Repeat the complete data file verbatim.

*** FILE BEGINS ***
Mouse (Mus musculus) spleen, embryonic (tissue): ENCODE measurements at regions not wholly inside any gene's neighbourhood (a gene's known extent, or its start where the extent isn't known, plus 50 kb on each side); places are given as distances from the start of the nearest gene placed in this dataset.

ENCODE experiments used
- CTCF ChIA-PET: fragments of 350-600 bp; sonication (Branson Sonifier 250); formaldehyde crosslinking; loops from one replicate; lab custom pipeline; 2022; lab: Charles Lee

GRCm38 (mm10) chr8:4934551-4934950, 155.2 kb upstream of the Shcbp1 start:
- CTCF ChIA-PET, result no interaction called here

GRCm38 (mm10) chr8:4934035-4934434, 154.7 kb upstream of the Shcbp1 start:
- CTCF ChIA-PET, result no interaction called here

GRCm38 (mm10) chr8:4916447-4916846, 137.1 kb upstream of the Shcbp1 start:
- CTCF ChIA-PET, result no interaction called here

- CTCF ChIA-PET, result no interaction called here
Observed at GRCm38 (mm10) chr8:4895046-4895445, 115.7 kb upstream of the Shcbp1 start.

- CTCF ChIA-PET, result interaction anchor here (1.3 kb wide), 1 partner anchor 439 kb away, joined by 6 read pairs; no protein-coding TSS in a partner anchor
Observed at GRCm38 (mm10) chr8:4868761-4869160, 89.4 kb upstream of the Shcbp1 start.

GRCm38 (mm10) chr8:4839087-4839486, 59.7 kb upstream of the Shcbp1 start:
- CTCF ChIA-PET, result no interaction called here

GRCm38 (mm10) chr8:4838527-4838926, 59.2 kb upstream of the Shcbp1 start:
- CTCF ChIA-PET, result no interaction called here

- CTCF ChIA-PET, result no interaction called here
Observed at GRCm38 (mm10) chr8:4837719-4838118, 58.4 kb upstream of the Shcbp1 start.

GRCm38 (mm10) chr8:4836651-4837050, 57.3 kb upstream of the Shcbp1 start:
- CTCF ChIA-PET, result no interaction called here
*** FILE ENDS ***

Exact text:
Mouse (Mus musculus) spleen, embryonic (tissue): ENCODE measurements at regions not wholly inside any gene's neighbourhood (a gene's known extent, or its start where the extent isn't known, plus 50 kb on each side); places are given as distances from the start of the nearest gene placed in this dataset.

ENCODE experiments used
- CTCF ChIA-PET: fragments of 350-600 bp; sonication (Branson Sonifier 250); formaldehyde crosslinking; loops from one replicate; lab custom pipeline; 2022; lab: Charles Lee

GRCm38 (mm10) chr8:4934551-4934950, 155.2 kb upstream of the Shcbp1 start:
- CTCF ChIA-PET, result no interaction called here

GRCm38 (mm10) chr8:4934035-4934434, 154.7 kb upstream of the Shcbp1 start:
- CTCF ChIA-PET, result no interaction called here

GRCm38 (mm10) chr8:4916447-4916846, 137.1 kb upstream of the Shcbp1 start:
- CTCF ChIA-PET, result no interaction called here

- CTCF ChIA-PET, result no interaction called here
Observed at GRCm38 (mm10) chr8:4895046-4895445, 115.7 kb upstream of the Shcbp1 start.

- CTCF ChIA-PET, result interaction anchor here (1.3 kb wide), 1 partner anchor 439 kb away, joined by 6 read pairs; no protein-coding TSS in a partner anchor
Observed at GRCm38 (mm10) chr8:4868761-4869160, 89.4 kb upstream of the Shcbp1 start.

GRCm38 (mm10) chr8:4839087-4839486, 59.7 kb upstream of the Shcbp1 start:
- CTCF ChIA-PET, result no interaction called here

GRCm38 (mm10) chr8:4838527-4838926, 59.2 kb upstream of the Shcbp1 start:
- CTCF ChIA-PET, result no interaction called here

- CTCF ChIA-PET, result no interaction called here
Observed at GRCm38 (mm10) chr8:4837719-4838118, 58.4 kb upstream of the Shcbp1 start.

GRCm38 (mm10) chr8:4836651-4837050, 57.3 kb upstream of the Shcbp1 start:
- CTCF ChIA-PET, result no interaction called here